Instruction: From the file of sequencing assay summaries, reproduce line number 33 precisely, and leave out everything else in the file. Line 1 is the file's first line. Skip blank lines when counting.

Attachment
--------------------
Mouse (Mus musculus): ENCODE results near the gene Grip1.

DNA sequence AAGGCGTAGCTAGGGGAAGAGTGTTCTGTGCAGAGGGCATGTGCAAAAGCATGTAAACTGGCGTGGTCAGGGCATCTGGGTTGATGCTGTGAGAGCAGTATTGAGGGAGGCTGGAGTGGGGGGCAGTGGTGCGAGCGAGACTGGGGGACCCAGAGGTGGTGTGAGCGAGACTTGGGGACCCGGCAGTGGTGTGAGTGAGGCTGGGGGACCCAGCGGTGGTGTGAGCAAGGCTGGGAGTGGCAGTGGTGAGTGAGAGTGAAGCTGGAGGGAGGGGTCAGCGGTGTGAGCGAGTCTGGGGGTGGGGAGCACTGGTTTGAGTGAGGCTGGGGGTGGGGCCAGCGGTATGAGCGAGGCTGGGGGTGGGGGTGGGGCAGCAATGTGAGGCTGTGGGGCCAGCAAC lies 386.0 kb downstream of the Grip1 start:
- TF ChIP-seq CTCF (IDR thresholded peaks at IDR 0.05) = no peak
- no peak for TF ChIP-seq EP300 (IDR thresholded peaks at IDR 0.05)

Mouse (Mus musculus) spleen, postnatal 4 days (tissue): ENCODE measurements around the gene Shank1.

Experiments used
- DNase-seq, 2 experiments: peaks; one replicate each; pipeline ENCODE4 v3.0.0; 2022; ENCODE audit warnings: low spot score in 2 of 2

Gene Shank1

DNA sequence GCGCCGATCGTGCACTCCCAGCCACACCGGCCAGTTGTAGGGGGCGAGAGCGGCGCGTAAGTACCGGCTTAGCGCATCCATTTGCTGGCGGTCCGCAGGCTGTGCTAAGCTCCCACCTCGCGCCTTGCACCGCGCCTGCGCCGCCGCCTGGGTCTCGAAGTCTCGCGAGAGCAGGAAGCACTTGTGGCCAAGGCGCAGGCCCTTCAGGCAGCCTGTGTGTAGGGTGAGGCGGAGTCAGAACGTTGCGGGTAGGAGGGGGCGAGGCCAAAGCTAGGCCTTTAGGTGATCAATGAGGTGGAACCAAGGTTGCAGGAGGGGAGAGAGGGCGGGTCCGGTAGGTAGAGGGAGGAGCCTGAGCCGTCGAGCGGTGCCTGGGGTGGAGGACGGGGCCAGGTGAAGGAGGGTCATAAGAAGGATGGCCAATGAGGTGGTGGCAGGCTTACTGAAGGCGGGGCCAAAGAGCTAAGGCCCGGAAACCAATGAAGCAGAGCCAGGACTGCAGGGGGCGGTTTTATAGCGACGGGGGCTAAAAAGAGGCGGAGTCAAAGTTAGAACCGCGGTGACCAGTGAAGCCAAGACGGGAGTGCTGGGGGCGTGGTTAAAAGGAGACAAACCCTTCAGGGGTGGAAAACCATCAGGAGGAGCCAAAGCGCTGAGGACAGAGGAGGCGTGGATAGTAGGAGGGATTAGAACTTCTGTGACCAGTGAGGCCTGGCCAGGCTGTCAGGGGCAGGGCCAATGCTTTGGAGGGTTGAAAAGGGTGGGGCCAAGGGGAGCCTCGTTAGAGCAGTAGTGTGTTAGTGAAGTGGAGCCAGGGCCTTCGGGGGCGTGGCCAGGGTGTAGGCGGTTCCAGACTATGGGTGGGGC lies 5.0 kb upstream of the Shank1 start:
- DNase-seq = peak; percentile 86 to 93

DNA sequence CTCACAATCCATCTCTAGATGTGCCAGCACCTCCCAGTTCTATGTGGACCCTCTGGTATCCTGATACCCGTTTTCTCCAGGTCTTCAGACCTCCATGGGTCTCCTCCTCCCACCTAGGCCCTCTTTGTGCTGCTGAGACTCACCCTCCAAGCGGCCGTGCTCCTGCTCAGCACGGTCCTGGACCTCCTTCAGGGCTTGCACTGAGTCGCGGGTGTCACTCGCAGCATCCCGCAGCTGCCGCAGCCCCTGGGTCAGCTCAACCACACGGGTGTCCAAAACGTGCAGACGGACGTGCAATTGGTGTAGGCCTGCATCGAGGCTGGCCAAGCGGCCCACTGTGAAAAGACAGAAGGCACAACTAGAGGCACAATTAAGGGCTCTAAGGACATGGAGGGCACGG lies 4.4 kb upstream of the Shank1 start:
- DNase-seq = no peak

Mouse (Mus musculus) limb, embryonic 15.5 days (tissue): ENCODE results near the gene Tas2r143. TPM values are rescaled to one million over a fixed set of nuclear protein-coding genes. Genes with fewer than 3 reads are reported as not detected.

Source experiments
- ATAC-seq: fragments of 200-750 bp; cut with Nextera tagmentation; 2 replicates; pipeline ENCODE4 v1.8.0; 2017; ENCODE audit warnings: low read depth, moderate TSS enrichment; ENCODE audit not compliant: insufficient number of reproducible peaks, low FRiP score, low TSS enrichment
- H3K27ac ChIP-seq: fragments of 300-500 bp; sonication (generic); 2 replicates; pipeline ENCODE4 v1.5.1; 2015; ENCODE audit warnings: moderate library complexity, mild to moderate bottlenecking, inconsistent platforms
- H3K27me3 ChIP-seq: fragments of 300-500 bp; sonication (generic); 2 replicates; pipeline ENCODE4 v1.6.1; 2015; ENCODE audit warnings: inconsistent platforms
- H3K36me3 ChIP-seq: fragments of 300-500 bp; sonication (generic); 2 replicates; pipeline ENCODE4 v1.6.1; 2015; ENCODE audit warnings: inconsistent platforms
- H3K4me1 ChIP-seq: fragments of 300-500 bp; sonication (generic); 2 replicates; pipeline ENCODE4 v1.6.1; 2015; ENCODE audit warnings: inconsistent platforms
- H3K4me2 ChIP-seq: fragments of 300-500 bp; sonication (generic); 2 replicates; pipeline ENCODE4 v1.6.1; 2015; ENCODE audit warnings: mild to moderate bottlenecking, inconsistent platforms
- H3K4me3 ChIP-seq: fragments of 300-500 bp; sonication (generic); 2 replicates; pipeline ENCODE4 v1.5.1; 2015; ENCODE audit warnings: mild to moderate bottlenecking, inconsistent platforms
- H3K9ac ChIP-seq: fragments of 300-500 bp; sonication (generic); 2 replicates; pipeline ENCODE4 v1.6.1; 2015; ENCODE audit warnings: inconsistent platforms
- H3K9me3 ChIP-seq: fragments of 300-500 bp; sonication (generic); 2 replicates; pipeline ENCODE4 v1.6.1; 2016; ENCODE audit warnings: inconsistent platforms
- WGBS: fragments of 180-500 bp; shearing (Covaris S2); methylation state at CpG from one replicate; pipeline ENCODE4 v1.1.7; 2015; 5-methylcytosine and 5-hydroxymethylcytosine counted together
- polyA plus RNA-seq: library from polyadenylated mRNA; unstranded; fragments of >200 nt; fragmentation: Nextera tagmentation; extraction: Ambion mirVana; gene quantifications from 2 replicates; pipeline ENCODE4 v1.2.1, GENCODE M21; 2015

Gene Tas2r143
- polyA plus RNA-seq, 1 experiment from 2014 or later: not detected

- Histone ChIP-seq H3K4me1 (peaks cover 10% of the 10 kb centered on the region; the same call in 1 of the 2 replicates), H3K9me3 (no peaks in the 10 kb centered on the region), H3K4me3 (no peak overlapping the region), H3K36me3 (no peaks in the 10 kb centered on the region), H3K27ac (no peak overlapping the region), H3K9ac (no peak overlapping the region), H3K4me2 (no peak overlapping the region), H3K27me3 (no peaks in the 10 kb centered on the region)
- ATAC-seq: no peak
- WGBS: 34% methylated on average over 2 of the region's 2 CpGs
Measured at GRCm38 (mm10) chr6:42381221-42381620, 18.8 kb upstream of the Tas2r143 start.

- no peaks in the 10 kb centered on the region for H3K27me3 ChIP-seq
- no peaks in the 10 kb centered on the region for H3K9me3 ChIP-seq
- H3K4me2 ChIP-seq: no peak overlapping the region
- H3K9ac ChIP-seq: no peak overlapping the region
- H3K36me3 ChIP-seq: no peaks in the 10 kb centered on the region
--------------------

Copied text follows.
- no peaks in the 10 kb centered on the region for H3K9me3 ChIP-seq